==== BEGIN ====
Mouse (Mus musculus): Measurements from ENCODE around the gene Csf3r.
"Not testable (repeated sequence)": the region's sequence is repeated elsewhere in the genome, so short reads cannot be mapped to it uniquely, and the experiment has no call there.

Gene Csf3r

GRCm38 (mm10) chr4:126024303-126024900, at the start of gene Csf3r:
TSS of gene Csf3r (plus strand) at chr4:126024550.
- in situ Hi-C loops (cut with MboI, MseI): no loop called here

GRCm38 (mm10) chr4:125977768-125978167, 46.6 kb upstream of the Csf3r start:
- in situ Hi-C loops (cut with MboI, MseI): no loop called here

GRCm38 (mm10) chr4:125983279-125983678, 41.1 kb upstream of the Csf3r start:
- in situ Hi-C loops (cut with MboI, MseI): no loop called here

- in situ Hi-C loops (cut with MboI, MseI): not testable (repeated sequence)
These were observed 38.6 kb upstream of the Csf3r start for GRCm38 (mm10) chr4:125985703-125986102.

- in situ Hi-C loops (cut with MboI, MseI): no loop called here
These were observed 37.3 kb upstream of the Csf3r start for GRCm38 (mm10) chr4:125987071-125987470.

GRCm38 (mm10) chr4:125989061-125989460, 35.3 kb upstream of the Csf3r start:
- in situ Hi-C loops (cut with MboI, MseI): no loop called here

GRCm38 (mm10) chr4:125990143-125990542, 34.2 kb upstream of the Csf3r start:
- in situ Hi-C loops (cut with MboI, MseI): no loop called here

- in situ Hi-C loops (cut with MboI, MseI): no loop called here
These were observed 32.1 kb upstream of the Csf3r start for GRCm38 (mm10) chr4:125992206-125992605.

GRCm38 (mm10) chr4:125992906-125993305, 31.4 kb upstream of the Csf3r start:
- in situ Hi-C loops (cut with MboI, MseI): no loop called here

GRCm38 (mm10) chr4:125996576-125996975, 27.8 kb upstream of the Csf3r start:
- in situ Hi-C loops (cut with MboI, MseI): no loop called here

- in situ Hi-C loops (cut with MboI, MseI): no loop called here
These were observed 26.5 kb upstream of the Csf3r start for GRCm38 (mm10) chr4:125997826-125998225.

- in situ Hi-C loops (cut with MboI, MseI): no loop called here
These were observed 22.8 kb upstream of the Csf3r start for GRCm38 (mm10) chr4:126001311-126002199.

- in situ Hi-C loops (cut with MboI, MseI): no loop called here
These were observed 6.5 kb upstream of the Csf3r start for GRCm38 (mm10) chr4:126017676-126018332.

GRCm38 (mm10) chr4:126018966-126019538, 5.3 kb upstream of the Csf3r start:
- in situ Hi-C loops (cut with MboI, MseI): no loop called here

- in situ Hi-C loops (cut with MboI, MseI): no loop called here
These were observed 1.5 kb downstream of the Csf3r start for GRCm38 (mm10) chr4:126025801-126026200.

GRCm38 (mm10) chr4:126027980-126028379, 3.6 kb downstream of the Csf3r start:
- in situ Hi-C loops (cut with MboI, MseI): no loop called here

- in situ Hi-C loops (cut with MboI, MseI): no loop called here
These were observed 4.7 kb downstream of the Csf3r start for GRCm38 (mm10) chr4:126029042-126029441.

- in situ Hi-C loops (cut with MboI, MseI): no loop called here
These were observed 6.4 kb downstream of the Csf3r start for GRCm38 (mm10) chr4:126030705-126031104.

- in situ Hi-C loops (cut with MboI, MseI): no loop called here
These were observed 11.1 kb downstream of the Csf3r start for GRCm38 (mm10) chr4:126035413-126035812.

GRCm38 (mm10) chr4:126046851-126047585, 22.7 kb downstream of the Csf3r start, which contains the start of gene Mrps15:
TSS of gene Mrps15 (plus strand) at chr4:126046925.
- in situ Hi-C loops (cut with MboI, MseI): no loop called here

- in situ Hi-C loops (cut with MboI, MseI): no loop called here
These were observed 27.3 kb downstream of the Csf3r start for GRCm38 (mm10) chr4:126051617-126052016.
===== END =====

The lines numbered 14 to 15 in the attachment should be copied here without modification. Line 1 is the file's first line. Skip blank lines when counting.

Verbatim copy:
These were observed 37.3 kb upstream of the Csf3r start for GRCm38 (mm10) chr4:125987071-125987470.

GRCm38 (mm10) chr4:125989061-125989460, 35.3 kb upstream of the Csf3r start: